As highlighted by many previous studies, the gut microbiome has been proven to play a fundamental role in metabolic disorders, including T2D (Barlow et al., 2015; Arora and Backhed, 2016; Sharma and Tripathi, 2019) and obesity (Turnbaugh et al., 2006; Turnbaugh et al., 2009; Dao and Clément, 2018; Thaiss, 2018; Cani, 2019), and even cardiovascular diseases (Brown and Hazen, 2018; Cosola et al., 2018; Joris and Gloor, 2019). Shifts in the gut microbiome can result in increased gut permeability, altered metabolism of short-chain fatty acids (SCFAs) and vitamins, and dysfunction in glucose modulation, lipid homeostasis, satiety regulation, and energy production (Pascale et al., 2018; Sharma and Tripathi, 2019). For example, low vitamin D production in the gut has been associated with an increased risk of T2D (Lu et al., 2009; Martini et al., 2010; Lim et al., 2013), and butyrate produced by the gut microbiota is inversely associated with the degree of insulin resistance (Gao et al., 2009; Lin et al., 2012). Moreover, acetate has been proven to regulate the functions of islet β-cells by mediating a feedback loop related to metabolic syndrome in a microbiota-dependent way (Perry et al., 2016). Evidence from both human studies and animal trials has illuminated that T2D is associated with lipopolysaccharide (LPS) released from gram-negative bacteria translocating across the impaired gut barrier with hyperpermeability caused by inflammation, which results in a moderate increase in serum LPS content (Gubern et al., 2006; Cani et al., 2008; Alattas et al., 2009). LPS induces chronic low-grade inflammation and is associated with leptin and insulin resistance, which contributes to the establishment of T2D (Zhou et al., 2018).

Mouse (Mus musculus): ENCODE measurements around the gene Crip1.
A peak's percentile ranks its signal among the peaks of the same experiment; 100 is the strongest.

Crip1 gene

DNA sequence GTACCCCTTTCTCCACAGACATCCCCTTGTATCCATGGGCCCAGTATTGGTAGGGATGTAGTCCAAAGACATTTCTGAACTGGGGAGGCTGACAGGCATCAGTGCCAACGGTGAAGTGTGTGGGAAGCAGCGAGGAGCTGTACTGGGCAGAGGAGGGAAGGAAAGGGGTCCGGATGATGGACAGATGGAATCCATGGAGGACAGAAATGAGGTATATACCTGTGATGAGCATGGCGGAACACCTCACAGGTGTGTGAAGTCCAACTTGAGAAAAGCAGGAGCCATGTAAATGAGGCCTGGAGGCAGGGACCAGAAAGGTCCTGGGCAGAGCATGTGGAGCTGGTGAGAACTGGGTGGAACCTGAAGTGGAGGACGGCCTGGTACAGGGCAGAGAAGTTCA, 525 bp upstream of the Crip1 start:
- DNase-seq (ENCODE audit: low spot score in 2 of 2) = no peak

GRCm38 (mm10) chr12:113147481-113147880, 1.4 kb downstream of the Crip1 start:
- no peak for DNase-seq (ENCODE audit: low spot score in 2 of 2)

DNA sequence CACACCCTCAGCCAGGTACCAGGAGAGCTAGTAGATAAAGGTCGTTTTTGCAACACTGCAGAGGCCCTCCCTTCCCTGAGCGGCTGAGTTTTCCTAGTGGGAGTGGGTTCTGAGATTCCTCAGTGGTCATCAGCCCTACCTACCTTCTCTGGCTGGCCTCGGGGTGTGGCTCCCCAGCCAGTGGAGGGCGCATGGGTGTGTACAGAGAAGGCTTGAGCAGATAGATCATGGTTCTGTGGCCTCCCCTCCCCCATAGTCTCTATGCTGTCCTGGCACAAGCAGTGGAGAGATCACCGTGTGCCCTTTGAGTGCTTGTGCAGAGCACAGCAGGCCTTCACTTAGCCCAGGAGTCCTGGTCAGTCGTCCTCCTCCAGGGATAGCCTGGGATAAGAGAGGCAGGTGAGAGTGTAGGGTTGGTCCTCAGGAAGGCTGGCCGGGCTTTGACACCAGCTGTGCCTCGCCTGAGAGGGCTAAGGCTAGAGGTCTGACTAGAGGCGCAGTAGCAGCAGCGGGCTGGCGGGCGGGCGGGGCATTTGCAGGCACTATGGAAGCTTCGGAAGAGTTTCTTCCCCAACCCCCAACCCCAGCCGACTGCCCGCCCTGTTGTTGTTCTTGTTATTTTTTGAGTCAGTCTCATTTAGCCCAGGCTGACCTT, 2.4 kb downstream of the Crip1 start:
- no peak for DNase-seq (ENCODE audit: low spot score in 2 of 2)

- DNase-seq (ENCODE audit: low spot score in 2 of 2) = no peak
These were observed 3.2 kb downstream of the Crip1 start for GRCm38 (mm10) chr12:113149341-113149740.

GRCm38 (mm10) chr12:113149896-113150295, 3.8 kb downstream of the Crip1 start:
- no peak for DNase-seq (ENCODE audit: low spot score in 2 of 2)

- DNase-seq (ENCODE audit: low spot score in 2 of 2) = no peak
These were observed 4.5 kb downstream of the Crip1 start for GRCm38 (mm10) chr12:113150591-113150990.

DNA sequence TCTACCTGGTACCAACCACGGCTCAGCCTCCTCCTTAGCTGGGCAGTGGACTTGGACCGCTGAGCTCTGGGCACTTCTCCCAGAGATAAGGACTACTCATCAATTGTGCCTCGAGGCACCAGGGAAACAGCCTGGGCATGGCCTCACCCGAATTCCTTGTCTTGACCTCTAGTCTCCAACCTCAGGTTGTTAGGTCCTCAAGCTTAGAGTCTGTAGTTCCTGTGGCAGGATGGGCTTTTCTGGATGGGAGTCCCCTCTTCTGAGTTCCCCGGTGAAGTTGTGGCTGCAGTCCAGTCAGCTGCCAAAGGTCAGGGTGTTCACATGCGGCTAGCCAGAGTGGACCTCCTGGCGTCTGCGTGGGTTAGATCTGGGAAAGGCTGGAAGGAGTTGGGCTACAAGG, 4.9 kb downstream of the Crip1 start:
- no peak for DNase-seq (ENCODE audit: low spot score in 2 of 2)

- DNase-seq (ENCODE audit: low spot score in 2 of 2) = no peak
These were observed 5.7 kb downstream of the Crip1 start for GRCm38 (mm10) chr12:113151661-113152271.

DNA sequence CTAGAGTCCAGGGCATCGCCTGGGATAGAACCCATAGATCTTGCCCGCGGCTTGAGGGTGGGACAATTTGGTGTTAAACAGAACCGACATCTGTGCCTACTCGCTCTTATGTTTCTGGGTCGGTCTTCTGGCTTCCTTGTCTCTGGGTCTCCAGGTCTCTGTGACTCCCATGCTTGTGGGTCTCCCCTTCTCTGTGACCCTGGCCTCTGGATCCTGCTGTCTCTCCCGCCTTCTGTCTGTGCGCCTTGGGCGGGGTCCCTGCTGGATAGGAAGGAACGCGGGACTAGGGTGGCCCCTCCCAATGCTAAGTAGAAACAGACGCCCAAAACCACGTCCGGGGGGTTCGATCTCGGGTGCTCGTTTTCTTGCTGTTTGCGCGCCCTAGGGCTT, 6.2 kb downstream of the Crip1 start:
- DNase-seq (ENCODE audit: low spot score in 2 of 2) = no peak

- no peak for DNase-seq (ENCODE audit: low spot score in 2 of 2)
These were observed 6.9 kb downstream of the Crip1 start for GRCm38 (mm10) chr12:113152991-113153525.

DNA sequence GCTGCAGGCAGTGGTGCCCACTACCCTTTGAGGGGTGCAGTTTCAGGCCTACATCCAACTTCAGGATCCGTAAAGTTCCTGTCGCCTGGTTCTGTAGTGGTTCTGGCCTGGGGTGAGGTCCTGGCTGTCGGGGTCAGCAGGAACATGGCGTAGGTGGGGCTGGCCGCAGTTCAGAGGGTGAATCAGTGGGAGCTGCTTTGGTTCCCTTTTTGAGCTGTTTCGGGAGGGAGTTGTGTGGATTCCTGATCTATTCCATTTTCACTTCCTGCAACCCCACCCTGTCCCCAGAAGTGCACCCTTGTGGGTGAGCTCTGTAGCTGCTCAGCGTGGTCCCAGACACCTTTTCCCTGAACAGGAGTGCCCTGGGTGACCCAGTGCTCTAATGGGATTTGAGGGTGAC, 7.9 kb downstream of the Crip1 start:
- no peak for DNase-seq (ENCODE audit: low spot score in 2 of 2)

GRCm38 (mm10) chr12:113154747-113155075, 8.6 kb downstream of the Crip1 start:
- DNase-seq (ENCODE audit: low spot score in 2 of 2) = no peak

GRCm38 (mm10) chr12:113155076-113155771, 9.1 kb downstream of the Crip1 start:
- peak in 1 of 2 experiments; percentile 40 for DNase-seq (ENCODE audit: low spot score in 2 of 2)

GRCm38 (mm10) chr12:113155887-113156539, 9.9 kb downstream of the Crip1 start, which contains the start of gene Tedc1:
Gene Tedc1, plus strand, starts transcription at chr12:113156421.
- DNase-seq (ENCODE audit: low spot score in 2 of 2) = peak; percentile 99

It is well known that bacteriophages, the dominant constituent of the virome, inhabit with a high abundance in the intestinal microbiota, with phage-bacterium ratios of ~1:1 (Carding et al., 2017). The biological characteristics of phages endow them with the capability to regulate the abundance of their hosts, thereby affecting the structure of the microbiota through the cascade reactions of both positive and negative interactions among the bacterial communities. Additionally, phages can influence intestinal metabolome features through the altered bacterial communities (Hsu et al., 2019). Although bacteriophages are viruses that infect bacteria, in addition to affecting human health via manipulating bacterial community, they have been proved to penetrate epithelial cell layers, aggravate intestinal inflammation, and play a potential role as new mammalian pathogen to affect human health and disease directly (Nguyen et al., 2017; Tetz et al., 2017; Gogokhia et al., 2019). On the other hand, gram-negative phage hosts can result in an increase in LPS content (Tetz and Tetz 2018). The phage community deserves additional attention in research on T2D, for its contribution in regulating both the microbiota and circulating LPS content, as well as the potential pathogenic roles (Gogokhia et al., 2019).